New play with Ray Didinger byline focuses on a legendary Eagles Hall of Fame campaign

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Ray Didinger watches a rehearsal for  ''Tommy and Me

Ray Didinger watches a rehearsal for ''Tommy and Me

This week, a legendary Philadelphia sportswriter will make his debut as a playwright.

Ray Didinger, who has been chronicling the Eagles in newspapers and on the radio and on television for almost 50 years, saved his personal story for the stage.

When Didinger was 9 years old, he spent his summer in Hershey, Pennsylvania, where the Eagles used to practice. That’s where he met wide receiver Tommy McDonald. He got his autograph — and an offer to carry the rookie’s helmet to the locker room.

“When Tommy McDonald joined the Eagles in 1957, he immediately became my favorite player,” said Didinger. “He was the smallest guy on the team. He looked like a little kid out there playing with the giants. As a 9-year-old, you identify with him. I did, and all my friends did. We all loved Tommy McDonald.”

hall of fameRay Didinger holds a photo of himself (right) and Tommy McDonald taken at the Hall of Fame induction. (Emma Lee/WHYY)

That boy grew up to be one of the best football writers in the country. When Didinger became a voting member of the Football Hall of Fame, the first thing he did was push to have McDonald inducted.

McDonald had the stats — before retiring in 1968, he was one of the best wide receivers in the league. But that wasn’t enough.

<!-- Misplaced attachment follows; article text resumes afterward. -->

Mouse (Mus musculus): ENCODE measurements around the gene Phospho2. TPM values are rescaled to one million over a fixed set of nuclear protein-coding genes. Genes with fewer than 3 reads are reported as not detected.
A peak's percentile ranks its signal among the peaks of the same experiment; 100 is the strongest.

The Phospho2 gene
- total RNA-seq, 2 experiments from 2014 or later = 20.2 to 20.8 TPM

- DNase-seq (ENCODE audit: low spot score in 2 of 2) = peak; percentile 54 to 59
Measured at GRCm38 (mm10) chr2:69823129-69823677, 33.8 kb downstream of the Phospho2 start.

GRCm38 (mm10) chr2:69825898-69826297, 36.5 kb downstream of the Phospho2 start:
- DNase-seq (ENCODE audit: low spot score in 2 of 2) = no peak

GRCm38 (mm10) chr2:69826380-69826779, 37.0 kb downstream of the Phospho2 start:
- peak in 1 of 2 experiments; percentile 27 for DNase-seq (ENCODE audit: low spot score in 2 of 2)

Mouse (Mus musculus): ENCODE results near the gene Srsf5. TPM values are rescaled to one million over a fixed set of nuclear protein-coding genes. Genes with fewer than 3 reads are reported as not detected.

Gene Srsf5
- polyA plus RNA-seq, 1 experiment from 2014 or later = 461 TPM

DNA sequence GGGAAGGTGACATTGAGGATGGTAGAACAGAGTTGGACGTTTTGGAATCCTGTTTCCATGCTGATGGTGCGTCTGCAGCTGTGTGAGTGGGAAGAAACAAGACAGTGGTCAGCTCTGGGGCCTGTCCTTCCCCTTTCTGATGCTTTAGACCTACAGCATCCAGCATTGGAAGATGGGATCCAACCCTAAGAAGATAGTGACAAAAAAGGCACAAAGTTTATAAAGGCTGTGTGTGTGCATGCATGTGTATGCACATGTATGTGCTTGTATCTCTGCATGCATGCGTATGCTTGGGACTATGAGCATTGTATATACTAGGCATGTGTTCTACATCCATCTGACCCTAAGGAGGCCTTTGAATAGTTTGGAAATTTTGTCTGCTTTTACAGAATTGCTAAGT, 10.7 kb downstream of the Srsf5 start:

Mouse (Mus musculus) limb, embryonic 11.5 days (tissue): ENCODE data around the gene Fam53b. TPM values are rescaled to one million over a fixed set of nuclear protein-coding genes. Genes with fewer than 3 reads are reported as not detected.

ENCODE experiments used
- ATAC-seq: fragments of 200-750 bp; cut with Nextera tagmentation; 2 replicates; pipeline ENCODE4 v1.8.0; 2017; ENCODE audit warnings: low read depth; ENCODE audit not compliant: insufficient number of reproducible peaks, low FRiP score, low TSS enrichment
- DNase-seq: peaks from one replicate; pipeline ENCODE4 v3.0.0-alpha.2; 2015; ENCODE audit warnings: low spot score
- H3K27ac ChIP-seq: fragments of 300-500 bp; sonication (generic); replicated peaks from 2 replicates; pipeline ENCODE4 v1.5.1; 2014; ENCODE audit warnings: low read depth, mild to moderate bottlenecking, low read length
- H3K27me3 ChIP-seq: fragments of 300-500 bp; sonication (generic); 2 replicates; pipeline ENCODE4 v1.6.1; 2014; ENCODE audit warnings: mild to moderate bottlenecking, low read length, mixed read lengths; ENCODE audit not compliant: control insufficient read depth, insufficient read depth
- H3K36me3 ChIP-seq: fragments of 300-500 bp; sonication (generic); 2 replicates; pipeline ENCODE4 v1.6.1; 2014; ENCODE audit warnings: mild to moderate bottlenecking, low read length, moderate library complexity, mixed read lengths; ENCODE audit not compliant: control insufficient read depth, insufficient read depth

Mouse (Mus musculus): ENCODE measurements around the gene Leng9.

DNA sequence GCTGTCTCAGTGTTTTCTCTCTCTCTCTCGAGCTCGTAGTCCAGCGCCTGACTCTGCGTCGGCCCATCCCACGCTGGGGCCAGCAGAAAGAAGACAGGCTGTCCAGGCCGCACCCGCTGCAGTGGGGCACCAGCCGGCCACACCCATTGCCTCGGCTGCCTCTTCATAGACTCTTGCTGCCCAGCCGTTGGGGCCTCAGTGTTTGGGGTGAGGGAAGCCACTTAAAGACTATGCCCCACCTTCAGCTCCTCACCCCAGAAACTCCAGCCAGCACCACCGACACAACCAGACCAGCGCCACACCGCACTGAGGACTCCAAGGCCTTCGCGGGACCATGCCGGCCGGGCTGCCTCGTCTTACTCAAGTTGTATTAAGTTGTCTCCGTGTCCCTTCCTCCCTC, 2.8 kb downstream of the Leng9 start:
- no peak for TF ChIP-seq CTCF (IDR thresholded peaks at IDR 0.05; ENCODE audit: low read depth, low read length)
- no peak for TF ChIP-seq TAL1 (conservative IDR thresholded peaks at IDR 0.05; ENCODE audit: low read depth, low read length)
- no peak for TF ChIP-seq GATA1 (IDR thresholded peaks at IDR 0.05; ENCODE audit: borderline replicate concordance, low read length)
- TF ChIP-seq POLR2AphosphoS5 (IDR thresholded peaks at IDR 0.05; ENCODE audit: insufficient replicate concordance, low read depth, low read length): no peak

“His career was odd. He bounced to five different teams. A lot weren’t very good,” said Didinger. “The Hall honors the guys that win champions and play for the great teams. Players on lesser teams are forgotten. That happened to Tommy.”

Didinger’s play, “Tommy and Me,” is about his 10-year campaign to get McDonald into the Hall of Fame.

The title of the play is also a list of its characters: Tommy is played by two actors, as the young rookie Tommy and the older, retired Tommy; likewise Didinger is portrayed as both a 10-year-old boy and as an adult.

Didinger has never written a play before. “My wife is the theater person,” he said. “I got into theater through her. But appreciating theater and making theater are two different things.”

He handed a script to the only person he knew in the theater world: Joe Canuso, artistic director of the Theater Exile who produced the classic sports play “The Philly Fan” by Bruce Graham.

“I thought it was a great story. It had a lot of potential,” said Canuso of that first draft. He brought in Graham to doctor the structure.

The story hops back and forth in time. Occasionally the older Ray, an objective newspaper reporter, is in dialogue with the younger Ray, an unabashed fan.

“He pushes him to be a fan,” said Canuso. “The older Ray pushes back: ‘I can’t do that. It wouldnt be professional.’ There’s something going on inside of him as a person, wanting to get excited, and wanting to maintain his professional demeanor.”

The younger Ray advises the older how to pitch Tommy McDonald to the Hall of Fame.

“I’m trying to make the case based on his career and his stats,” said Didinger. “The young me says to the adult me, ‘Tell them about Hershey, about carrying his helmet. Why does it have to be about the numbers? Why don’t you tell them about your heart?’

“These are hardcore journalists. If I start talking about boyhood heroes, they aren’t going to take me seriously. But the reason you’re doing this has to do with what’s in here,” said Didinger, tapping his chest. “Not the stat sheet.”

Didinger says he wanted this play to appeal to more than just sports fans, but there will definitely be more excitement in the Fringe Arts Building on Columbus Avenue when Tommy McDonald, himself, will be in attendance. He is expected to see one of the 12 performances.

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